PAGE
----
Monday, 31 October 2011

Shopping comparison

Did a shopping comparison of ReclaiMe Free RAID Recovery vs Runtime's RAID Reconstructor the other day. Looks kind of grim for RAID Reconstructor.

Thursday, 27 October 2011

Can I has a write hole?..

in a RAID 6?

Actually, yes.

RAID 6 WRITE HOLE

All it takes is large number of disks in array, intensive I/O, a power failure, and some bad luck.

Monday, 17 October 2011

RAID 5 vs RAID 6

I'm getting tired of people advocating RAID 5 vs. RAID 6. They go on like oh, in a RAID 5 a bit error URE will get you one day! We spent 10,000s dollars sending our RAID5s to OnTrack. Yes, that's tens of thousands of Uncle Sam Dollars.

Single bit error in a RAID 5 is much cheaper to recover from than a RAID 6 controller failure or an operator accidentally deleting the array. Ever asked for a quote on RAID 6 recovery?

Tuesday, 11 October 2011

Non-standard configurations

Some do actually like non-standard hardware and software setups.

If we build a 16 TB RAID 5 (9x 2TB), can we then install Windows on it?

Probably yes, with some U/EFI trickery, but then troubleshooting this contraption if hardware ever dies would be a nightmare with 9 drives.

Now another try

We have a leftover of drives, like all sorts of 160GB to 2TB Parallel ATA, all sorts of Serial ATA, five RAID/HBA controllers, and a motherboard. We thought of putting it all together and deploying ZFS over it. Do you think it is a good idea?

Actually, no.

The complexity of the failure modes for the proposed design is just mind-boggling. First of all, when ZFS crashes, there is no reliable data recovery for it. Then, multiple HBA/RAID cards from different vendors in the same system are not going to work stable. More then, with a different size drives, no common RAID scheme can be applied. Should the RAID fail, the system is not recoverable. OK you can go with ZFS hybrid filesystem-RAID capability, but it is even less recoverable when failed. On top of that, this borderline weird configuration was never tested. The symmetric configurations with md-raid and ext-whatever used in stock NAS units like QNAP are at least well tested and understood (and still even these have problems)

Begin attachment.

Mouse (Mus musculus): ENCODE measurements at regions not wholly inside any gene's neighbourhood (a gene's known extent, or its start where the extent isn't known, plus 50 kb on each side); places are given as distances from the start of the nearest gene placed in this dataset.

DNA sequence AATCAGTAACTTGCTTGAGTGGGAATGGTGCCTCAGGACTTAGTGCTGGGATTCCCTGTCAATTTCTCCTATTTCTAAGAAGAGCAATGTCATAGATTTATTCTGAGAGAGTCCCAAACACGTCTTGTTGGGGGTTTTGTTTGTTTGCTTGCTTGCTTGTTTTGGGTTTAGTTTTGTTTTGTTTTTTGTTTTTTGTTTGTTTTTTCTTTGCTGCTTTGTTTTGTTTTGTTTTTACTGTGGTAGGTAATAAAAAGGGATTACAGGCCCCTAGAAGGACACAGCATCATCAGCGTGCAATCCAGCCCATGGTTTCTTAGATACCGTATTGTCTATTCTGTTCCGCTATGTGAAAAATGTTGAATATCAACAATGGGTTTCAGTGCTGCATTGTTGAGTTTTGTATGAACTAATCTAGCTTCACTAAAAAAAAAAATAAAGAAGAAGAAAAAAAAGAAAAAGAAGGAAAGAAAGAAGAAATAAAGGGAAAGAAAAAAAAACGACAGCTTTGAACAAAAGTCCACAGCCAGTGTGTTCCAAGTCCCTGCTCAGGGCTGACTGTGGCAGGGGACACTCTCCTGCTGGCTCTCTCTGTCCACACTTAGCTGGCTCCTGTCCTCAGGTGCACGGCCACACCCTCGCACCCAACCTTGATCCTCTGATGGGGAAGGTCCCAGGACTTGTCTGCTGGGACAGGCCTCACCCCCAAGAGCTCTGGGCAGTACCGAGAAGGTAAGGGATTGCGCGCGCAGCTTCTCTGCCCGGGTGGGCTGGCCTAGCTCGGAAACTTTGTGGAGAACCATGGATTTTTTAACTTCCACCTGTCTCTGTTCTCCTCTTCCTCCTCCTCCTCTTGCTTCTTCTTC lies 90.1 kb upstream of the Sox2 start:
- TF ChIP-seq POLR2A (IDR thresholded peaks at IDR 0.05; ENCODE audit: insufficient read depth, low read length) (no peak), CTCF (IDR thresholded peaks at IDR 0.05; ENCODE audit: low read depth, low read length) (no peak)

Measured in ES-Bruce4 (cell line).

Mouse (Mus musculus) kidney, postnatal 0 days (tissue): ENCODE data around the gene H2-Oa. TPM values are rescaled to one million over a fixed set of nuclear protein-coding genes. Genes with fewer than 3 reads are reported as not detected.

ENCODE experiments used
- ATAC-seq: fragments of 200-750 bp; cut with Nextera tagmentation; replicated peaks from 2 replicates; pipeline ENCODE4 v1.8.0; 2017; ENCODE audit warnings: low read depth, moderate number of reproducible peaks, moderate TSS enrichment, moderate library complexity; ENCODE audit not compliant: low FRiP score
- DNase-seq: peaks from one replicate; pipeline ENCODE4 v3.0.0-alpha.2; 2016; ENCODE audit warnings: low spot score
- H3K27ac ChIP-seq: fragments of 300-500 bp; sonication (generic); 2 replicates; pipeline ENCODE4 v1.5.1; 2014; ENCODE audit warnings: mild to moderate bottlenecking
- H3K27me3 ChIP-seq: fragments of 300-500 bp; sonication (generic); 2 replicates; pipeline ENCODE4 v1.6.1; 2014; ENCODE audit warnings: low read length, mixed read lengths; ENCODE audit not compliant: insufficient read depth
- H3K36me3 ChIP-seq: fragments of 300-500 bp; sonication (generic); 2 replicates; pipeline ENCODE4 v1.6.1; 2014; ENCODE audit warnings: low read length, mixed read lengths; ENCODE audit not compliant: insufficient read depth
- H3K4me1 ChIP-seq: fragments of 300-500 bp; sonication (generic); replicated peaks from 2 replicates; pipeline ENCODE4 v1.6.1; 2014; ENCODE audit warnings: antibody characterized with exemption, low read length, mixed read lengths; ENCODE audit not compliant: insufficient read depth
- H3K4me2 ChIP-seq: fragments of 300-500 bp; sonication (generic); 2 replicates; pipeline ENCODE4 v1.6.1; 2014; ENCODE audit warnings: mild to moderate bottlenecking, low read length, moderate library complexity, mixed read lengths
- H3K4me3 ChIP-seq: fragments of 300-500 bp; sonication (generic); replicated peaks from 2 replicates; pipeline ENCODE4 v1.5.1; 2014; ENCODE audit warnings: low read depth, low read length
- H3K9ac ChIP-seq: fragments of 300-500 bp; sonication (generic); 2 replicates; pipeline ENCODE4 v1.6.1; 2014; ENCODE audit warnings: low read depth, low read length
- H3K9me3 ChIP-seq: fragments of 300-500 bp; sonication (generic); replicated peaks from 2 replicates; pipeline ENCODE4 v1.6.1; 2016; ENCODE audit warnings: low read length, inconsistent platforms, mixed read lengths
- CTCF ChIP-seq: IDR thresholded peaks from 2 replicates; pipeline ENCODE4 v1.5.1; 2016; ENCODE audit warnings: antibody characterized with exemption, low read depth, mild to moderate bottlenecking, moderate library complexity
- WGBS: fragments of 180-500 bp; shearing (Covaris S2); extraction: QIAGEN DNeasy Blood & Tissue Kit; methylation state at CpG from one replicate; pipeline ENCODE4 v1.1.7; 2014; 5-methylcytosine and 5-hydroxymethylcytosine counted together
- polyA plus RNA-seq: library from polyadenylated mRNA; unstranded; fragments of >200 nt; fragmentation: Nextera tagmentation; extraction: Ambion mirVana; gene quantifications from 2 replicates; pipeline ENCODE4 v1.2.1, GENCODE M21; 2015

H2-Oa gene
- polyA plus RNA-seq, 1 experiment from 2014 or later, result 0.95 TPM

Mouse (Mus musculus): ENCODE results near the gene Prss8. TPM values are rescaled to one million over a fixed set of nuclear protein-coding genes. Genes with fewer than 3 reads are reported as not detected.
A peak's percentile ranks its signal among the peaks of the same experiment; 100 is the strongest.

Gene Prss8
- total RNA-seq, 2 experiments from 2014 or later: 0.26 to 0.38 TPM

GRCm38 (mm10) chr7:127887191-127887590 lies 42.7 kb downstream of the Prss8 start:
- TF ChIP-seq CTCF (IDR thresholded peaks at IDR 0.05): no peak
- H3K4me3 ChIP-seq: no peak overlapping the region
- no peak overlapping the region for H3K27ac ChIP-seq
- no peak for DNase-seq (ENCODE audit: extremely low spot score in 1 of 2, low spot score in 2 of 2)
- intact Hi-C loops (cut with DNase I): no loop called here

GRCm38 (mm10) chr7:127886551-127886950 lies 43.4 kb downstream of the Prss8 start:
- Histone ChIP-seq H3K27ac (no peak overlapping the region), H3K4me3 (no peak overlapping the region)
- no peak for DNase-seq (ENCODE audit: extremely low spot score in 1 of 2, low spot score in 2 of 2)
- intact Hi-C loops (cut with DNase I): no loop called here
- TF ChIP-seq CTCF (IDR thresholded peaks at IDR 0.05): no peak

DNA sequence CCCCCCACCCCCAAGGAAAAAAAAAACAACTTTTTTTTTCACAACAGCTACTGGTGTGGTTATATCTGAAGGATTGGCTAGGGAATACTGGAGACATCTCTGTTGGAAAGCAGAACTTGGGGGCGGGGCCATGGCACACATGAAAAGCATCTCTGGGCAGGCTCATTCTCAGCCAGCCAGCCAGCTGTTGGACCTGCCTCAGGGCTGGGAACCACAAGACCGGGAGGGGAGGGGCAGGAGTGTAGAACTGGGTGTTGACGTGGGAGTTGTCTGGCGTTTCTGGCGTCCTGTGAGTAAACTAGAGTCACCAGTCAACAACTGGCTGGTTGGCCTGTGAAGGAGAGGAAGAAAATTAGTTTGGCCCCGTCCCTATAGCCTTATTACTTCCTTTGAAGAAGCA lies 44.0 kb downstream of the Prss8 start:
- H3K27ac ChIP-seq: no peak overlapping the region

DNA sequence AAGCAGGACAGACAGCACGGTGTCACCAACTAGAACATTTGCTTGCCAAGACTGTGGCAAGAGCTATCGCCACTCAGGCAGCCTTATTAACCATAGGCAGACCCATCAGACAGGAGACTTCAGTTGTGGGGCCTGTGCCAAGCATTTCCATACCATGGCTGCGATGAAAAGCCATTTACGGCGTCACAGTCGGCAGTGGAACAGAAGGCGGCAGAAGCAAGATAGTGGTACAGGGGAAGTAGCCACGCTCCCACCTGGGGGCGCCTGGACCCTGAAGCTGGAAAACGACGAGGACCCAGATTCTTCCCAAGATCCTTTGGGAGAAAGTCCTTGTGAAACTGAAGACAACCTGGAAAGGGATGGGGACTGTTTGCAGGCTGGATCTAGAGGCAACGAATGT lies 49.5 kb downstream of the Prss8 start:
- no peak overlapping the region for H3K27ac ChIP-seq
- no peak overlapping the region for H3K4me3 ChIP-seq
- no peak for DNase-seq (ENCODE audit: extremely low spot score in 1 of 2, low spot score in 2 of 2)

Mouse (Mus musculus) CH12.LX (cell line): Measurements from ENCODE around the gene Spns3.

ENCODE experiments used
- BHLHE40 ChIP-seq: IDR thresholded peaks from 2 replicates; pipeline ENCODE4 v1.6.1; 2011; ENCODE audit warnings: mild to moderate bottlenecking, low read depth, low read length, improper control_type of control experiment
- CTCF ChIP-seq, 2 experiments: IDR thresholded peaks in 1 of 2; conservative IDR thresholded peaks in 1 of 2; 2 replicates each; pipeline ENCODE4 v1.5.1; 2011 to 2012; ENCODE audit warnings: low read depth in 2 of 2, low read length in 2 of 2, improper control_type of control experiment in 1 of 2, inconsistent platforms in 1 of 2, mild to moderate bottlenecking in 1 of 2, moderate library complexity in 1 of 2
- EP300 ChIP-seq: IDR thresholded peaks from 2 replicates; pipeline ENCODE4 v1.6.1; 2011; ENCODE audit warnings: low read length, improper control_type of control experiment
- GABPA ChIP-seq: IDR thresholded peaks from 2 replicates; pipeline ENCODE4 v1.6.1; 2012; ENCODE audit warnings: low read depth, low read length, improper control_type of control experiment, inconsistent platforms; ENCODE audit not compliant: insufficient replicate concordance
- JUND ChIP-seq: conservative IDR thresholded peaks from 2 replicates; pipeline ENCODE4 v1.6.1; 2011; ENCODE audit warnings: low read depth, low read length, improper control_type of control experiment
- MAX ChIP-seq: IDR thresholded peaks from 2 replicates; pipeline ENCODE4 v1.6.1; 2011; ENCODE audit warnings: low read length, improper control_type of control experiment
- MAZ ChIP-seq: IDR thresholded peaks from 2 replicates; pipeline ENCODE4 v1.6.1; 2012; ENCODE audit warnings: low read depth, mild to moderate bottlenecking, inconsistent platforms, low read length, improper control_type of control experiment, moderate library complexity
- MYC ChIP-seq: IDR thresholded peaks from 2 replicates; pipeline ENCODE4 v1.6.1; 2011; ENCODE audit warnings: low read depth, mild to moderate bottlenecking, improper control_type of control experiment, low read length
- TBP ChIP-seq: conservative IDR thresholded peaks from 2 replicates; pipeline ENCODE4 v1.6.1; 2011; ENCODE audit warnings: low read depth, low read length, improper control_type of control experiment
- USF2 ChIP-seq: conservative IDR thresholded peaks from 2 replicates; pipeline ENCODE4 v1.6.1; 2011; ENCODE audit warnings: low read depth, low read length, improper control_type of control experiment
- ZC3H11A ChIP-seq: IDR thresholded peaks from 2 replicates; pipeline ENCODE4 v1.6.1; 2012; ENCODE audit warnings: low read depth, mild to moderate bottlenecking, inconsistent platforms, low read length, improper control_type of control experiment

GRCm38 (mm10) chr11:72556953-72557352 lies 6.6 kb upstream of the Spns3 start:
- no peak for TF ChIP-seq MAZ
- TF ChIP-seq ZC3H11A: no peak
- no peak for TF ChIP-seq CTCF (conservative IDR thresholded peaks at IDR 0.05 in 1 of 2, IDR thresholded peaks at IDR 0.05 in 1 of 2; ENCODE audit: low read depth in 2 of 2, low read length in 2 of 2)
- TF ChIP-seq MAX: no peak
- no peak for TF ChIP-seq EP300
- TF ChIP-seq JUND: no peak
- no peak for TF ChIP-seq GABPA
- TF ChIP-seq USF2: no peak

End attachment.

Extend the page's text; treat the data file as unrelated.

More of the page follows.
So, what comes of it - stick with simple and standard configurations. The increase in efficiency for a unique build is small and is not woth the problems you encounter when it fails.

Friday, 7 October 2011

Remote recoveries

Every once in a while we do a remote recovery session via TeamViewer. The most annoying thing in remote recoveries actually is not knowing who is in control. TeamViewer does not provide any feedback when the other party is going to take over by pulling a mouse cursor away.

The fact that someone is standing on the remote side watching what you doing, and you cannot even tell if they are there or not, is not very comforting but acceptable. With remote recoveries, it is a part of a job, actually. Someone may choose to ride the shotgun with you.

The real problem starts when they interfere with what you are doing and there is no way to stop it. This is not really because people on the remote side are specifically evil, just because there is no convenient way to establish who is in control, and how to request or how to relinquish it. Damn annoying still.

Thursday, 6 October 2011

Windows Update Error 80072ee2

This comes unrelated to the data recovery, but still it did cost me about two hours of time.

If you have a Windows Update Error 80072ee2 on a freshly installed Vista, install Internet Explorer 9 manually. Btw, installing SP2 does not help.